If you are typically generous and trusting, you may also be susceptible to the most common types of consumer fraud. However, even people who are naturally cautious or even suspicious may fall victim to a scam.
Because some people feel embarrassed at their vulnerability, they don't always report cases of fraud to authorities. That's why it is difficult for federal agencies and consumer protection groups to accurately report how many people are defrauded each year. However, if you have recently been victimized by a consumer scam, you are in the company of thousands.
Playing to your human nature
Common scams involve fake charities and lotteries. These are highly lucrative because they appeal to your generosity and your desire to be successful. Lotteries often begin with a person contacting you about an award you have won. The person then requests money to pay the taxes on the prize. After you send funds, the person may demand more and more money or trick you into giving your bank account or debit card information.
Fake charities work especially hard during natural disasters when you may feel moved by the tragedy of others and eager to help. They operate in much the same way as legitimate charities, which may make it harder to recognize that it is a scam. Consumer protection advocates recommend never giving bank information to strangers, caving to high-pressure tactics or sending money until you have verified the legitimacy of the organization.
Preying on you at a time of distress
If you are behind on your mortgage, some unscrupulous real estate or mortgage professionals may use their special skills to defraud you by promising to save your home. What they really do is skim your home equity or modify your loan for a large fee. You can avoid becoming a victim of these scams by doing the following:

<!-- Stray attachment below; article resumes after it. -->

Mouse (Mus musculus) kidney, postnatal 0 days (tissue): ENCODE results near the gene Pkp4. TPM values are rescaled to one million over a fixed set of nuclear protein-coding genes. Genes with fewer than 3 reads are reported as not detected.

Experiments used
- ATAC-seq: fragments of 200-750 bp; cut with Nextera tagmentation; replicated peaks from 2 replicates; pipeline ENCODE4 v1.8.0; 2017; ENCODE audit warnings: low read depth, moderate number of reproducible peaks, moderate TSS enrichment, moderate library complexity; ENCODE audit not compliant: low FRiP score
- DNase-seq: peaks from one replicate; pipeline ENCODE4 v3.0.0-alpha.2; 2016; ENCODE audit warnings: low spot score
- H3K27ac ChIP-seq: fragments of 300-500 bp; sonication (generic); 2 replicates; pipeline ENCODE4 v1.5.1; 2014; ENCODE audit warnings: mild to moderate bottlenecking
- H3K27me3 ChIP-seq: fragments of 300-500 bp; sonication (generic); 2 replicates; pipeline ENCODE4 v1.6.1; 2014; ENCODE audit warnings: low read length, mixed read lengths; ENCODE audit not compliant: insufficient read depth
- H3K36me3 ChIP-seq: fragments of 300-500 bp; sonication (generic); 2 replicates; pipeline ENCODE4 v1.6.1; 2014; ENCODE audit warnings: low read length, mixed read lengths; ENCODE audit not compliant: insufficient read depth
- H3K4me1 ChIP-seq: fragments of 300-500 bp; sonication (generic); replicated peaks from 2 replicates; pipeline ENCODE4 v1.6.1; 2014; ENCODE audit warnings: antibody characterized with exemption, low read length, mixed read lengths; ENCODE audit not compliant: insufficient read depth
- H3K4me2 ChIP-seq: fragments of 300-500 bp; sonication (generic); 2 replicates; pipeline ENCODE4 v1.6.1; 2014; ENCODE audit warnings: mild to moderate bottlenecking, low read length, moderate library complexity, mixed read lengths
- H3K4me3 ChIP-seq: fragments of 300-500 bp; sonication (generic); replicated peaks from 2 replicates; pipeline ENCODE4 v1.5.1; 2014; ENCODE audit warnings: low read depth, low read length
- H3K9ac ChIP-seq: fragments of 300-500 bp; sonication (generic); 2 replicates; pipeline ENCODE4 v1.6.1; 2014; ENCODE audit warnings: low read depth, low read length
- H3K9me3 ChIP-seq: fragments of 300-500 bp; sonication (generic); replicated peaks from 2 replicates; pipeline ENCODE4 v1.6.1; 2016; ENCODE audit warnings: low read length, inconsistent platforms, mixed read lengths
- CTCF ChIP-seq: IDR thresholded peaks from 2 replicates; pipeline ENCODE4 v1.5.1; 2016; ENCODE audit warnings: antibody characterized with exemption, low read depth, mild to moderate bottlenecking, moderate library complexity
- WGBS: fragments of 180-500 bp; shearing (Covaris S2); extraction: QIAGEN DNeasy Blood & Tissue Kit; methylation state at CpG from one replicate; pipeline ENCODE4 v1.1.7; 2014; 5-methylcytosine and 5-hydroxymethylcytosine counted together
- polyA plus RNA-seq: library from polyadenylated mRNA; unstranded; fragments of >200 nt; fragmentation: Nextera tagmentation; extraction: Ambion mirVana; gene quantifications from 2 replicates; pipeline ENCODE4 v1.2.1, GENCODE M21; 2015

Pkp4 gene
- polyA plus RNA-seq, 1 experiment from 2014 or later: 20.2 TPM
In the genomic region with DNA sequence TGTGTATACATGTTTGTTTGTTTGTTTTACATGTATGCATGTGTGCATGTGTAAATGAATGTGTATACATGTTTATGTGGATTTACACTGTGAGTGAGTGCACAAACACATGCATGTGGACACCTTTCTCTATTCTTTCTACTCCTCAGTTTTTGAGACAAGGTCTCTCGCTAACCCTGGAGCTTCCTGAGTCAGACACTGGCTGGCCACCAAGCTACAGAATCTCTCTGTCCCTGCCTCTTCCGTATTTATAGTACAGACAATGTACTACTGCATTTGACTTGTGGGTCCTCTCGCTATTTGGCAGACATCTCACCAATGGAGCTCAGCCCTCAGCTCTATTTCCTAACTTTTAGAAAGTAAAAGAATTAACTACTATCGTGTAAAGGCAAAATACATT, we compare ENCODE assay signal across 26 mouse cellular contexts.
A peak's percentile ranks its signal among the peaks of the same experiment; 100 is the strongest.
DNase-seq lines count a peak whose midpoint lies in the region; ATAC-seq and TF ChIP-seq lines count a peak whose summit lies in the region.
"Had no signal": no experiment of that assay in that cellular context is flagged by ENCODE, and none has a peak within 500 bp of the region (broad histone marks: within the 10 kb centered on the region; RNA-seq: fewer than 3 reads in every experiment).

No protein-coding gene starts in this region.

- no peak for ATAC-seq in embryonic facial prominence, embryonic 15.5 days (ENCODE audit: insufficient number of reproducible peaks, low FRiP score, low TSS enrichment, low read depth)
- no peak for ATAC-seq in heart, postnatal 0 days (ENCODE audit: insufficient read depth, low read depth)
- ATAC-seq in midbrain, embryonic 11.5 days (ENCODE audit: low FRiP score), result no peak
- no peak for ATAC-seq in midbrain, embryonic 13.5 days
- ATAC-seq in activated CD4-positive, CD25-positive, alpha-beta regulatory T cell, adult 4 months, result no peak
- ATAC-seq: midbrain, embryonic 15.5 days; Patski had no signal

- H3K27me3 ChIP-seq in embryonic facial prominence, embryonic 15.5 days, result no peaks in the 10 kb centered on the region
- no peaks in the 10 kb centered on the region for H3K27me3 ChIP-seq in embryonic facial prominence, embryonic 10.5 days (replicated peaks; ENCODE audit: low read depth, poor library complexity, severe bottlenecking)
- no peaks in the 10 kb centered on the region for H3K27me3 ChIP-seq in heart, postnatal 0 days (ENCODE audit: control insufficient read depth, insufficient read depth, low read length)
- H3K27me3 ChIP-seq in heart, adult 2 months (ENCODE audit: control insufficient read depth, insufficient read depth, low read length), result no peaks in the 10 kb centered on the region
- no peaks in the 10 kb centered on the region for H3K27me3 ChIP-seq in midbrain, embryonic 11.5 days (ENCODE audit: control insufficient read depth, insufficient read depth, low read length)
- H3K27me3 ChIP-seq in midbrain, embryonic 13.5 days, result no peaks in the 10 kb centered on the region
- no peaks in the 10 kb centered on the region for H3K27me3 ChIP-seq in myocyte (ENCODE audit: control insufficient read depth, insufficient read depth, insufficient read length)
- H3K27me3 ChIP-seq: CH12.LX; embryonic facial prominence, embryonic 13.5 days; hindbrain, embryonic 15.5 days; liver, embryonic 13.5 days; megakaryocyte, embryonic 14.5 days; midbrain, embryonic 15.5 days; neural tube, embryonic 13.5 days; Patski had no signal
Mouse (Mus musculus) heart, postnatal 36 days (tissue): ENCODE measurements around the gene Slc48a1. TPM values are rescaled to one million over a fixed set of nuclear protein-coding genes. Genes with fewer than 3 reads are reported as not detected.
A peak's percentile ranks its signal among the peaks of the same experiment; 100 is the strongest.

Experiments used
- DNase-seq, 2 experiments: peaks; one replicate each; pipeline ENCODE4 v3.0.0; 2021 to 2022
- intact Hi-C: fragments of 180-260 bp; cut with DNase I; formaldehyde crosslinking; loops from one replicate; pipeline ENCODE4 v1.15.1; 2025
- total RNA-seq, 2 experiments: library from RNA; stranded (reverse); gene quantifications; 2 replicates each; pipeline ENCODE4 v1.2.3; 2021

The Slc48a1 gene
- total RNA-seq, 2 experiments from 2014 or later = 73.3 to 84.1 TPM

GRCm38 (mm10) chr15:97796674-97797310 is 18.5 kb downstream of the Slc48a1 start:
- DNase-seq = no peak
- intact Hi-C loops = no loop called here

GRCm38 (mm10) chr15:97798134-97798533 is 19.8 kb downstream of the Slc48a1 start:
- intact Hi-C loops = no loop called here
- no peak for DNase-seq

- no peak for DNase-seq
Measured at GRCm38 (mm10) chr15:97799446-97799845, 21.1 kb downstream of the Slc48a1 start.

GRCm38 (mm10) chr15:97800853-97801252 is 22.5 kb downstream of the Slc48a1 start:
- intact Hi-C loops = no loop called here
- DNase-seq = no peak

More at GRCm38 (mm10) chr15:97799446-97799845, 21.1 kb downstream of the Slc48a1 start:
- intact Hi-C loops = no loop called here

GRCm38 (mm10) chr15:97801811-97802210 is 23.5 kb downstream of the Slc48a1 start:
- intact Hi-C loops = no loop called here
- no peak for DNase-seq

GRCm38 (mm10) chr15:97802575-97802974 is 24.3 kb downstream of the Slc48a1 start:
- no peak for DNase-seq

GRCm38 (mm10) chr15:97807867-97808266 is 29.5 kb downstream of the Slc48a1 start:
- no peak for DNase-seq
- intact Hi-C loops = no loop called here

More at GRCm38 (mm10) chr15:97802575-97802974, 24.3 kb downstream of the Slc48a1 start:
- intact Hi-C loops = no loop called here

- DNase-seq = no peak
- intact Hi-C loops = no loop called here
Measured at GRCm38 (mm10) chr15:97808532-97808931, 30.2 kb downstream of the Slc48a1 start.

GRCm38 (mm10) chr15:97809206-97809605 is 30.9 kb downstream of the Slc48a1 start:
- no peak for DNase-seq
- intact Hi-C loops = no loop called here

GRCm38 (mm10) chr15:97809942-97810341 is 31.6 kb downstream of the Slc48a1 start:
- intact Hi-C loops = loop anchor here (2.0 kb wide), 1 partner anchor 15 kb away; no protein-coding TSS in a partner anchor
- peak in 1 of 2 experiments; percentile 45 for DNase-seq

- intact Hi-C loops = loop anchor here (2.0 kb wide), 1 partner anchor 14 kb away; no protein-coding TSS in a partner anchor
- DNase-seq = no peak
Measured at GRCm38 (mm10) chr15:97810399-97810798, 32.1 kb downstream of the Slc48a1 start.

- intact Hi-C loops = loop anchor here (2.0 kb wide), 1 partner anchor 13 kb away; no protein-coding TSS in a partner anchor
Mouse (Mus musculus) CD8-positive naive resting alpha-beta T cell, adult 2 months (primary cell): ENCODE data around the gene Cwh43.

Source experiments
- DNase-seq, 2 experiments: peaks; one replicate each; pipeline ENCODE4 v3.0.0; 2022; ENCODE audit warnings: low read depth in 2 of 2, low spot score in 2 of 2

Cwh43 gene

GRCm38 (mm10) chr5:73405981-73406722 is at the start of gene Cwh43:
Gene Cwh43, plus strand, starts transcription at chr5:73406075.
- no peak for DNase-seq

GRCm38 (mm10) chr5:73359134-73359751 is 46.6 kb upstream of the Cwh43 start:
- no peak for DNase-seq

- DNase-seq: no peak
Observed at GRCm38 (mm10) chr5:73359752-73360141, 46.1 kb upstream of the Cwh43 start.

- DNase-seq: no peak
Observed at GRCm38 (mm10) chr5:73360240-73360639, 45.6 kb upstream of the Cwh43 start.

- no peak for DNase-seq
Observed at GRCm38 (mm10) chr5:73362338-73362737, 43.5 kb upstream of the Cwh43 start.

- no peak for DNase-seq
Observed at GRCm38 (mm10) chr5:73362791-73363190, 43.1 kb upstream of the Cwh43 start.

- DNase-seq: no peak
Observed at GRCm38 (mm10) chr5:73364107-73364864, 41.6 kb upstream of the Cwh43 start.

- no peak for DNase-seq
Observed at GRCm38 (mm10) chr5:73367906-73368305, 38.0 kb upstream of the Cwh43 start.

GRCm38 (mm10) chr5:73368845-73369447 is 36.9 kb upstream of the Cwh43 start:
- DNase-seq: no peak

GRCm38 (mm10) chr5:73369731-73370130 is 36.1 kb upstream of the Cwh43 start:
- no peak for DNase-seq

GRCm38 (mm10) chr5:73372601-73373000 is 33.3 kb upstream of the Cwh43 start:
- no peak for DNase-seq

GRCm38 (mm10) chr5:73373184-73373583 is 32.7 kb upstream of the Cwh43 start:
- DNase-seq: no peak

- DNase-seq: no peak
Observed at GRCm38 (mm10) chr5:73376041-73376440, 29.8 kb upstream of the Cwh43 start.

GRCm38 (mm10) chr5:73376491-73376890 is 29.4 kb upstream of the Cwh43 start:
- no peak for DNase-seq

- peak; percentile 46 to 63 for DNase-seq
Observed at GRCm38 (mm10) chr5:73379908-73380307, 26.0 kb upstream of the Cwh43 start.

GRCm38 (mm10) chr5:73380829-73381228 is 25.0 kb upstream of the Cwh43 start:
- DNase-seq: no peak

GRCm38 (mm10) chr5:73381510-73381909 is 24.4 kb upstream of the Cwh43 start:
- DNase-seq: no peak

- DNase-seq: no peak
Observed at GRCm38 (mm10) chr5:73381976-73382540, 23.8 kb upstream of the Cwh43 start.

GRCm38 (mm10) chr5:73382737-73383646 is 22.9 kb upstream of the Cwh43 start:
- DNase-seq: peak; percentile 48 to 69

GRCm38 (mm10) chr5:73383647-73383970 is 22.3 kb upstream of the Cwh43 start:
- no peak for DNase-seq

- Ask for referrals.
- Refuse to deal with people you haven't solicited.
- Check for credentials and licenses.
- Stop any transaction when it lacks credibility or feels high pressure.
- Do not sign anything you don't understand.
The FBI reports that they have over 2500 pending cases of mortgage fraud in addition to the 1,089 cases that ended in conviction last year. If you are struggling with your payments, it is likely your lender will try to contact you to discuss the problem. However, you may receive other calls, and these could be predatory.
Regaining your trust in people
If someone has scammed you, whether through one of these examples or a company's misleading claims, chances are you are having difficulty trusting people. However, you may also want someone to help you stand up against those who have taken advantage of you.
You may be relieved to learn that there are attorneys who have dedicated their practices to representing those who are victims of consumer fraud. When a business or institution does not deliver what it promises, you may find satisfaction with the help of a consumer fraud attorney.